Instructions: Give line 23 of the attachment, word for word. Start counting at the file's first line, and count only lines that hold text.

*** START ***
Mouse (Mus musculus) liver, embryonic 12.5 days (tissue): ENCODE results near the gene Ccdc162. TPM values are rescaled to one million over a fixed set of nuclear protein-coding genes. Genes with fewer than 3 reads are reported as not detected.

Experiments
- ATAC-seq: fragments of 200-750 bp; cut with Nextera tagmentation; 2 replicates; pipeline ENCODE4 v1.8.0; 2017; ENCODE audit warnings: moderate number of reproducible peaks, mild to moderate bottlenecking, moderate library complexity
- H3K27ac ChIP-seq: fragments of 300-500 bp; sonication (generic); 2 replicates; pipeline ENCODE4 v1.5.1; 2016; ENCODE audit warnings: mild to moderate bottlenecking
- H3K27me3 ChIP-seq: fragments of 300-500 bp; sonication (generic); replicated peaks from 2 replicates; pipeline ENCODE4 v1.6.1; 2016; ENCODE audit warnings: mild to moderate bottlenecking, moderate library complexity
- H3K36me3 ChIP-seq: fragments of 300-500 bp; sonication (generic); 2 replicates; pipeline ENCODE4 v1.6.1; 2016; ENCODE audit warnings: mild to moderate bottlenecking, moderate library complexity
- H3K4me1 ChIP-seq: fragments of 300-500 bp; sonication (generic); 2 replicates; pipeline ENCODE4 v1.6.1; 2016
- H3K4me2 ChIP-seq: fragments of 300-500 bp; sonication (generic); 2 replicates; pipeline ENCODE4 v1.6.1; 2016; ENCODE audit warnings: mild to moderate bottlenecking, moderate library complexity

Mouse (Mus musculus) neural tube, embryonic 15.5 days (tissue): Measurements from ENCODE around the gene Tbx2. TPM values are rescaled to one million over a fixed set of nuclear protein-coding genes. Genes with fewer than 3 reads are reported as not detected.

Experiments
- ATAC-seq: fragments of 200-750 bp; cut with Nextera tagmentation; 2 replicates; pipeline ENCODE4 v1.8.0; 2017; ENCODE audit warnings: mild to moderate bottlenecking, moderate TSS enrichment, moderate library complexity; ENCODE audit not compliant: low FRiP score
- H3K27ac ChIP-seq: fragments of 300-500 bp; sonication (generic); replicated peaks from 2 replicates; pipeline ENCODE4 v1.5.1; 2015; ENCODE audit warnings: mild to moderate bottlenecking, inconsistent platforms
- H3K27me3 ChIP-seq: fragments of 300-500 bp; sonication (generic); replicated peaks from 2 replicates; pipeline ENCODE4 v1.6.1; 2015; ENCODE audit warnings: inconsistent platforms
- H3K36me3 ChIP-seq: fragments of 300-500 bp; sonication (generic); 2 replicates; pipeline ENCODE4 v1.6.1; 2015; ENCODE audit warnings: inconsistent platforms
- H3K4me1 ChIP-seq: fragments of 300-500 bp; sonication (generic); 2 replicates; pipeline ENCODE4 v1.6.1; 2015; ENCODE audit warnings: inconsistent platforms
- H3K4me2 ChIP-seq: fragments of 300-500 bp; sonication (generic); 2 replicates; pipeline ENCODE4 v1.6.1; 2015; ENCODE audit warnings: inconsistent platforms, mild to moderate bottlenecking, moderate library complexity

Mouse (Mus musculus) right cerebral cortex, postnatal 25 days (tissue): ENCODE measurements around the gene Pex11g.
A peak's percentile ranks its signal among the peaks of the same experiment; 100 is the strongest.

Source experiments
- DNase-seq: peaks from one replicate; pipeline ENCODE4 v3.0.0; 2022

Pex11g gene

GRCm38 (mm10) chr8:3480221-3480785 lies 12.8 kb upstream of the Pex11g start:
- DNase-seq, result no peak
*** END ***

- DNase-seq, result no peak